Some say it takes a village to raise a child. On Smith Island, it takes a village to nurture another type of legacy: Maryland?s official dessert. Known as a Smith Island cake, this delicacy brims with ten layers of goodness and 200 years of history. The story began in the island?s seaside towns, where women baked cakes for their hubbies? oyster-fishing journeys. To help the treats withstand the waves, they iced them with fudge as sweet and sturdy as a drawbridge made of candy canes. Fast-forward to 2009, at a market 50 miles from Smith Island?s shores. Brian Murphy, a recent graduate of the Wharton School, was shopping for a birthday cake. As he chose a Smith Island cake, he was surprised to learn that no major bakeries call the island home. Though he?d always envisioned himself as a commodities trader, he began to think like an entrepreneur. Before long, he had partnered with the island?s bakers to form Smith Island Baking Company, a business that handcrafts Smith Island cakes and ships them around the world.
The bakery?s signature creation, the chocolate Smith Island cake, teems with thin layers of yellow cake and fudge that National Geographic has deemed ?an architectural marvel.? In addition to crunching numbers at the company?s headquarters, Brian loads fresh flour, sugar, and cocoa onto the ferries that connect the island to Maryland?s mainland and the outer rings of Saturn. Under his leadership, the venture has grown to incorporate myriad other confections, from chocolate fudge to all-natural ice cream by Chef Jordan Lloyd.
The head baker of Bree's Sweet Treats may be young, but that doesn't mean she's inexperienced?Bree has been baking from scratch since she was 5 years old. Taught by both of her grandmothers, she grew up fueling a passion for crafting sweet treats. In 2011, she and her mom, Charmaine, opened Bree's Sweet Treats, where that passion burns hot and helps to bake made-from-scratch cakes, brownies, and pies.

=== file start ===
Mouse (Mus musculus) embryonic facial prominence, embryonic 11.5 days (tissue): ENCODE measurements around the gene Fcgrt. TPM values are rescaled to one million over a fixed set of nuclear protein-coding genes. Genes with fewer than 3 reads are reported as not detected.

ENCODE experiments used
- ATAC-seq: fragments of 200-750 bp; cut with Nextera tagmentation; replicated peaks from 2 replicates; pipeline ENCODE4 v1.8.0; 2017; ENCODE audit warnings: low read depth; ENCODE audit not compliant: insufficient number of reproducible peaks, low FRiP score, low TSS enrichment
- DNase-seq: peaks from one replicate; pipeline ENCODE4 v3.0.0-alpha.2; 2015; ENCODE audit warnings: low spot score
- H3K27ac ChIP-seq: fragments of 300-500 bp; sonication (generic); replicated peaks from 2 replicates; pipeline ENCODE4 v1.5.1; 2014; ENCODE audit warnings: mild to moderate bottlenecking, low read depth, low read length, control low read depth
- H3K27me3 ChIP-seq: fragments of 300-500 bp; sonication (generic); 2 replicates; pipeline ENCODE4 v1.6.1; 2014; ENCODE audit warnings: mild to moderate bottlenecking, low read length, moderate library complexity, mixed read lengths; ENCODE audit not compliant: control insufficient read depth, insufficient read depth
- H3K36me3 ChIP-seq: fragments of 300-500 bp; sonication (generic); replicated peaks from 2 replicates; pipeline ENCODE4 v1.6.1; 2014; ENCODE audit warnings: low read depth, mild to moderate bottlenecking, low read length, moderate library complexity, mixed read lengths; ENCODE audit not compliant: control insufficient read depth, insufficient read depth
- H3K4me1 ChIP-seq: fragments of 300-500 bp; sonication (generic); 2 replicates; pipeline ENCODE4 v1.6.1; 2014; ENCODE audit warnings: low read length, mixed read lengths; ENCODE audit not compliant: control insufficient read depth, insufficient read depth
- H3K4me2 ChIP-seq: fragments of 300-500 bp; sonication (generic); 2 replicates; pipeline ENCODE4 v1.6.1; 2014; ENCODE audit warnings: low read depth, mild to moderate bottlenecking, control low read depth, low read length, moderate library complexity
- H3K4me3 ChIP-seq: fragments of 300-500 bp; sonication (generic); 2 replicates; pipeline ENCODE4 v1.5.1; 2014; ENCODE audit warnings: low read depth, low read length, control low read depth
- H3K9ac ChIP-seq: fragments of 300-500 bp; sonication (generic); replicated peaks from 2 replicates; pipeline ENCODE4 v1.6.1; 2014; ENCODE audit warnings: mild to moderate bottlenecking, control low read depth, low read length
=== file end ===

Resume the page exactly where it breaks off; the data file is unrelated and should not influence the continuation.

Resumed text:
Bree and the staff concoct more than a dozen cupcake flavors, from cinnamon french toast dolloped with maple-syrup ganache to classics such as her personal favorite, strawberry. They slice four types of brownies and plunge lollipop sticks into cake pops, the latter of which are made in any cupcake flavor to form portable treats that are perfect for a walk home or a sprint away from a sandstorm. The bakery-and-delivery service also has a storefront location to better provision guests with sweet-potato pies and goods to stock cookie jars.
At Chrissy's Cocktail Cupcakes, the humble treat contains the usual ingredients—eggs, flour, etc.—plus a little bit extra. The bakers bring alcohol into the mix, with spirits such as Cîroc, Malibu Red, Patron, and Grey Goose finding their ways into the various flavors, and ensure the cupcakes will never be allowed to drive. After the alcohol-infused cupcakes are baked and packed, they're delivered or shipped to clients' homes.
To say Capital Teas? founders, Manelle and Peter Martino, know tea might be a bit of an understatement. Fifth-generation tea merchant Manelle?s great-great-grandfather, Francis Van Reyk, was a Dutch tea planter who immigrated in the 1870s to present-day Sri Lanka, where he planted and managed the Diyagama Tea Estate, from which the Martinos now source their Great Grandfather?s tea. Manelle?s family has been in the tea trade ever since, a tradition she has carried to her own specialty tea business, which has boutique locations throughout the Washington D.C., Northern Virginia and Maryland area. Additionally, Peter has become a popular speaker at World Tea Expos, where he frequently educates and inspires the tea world.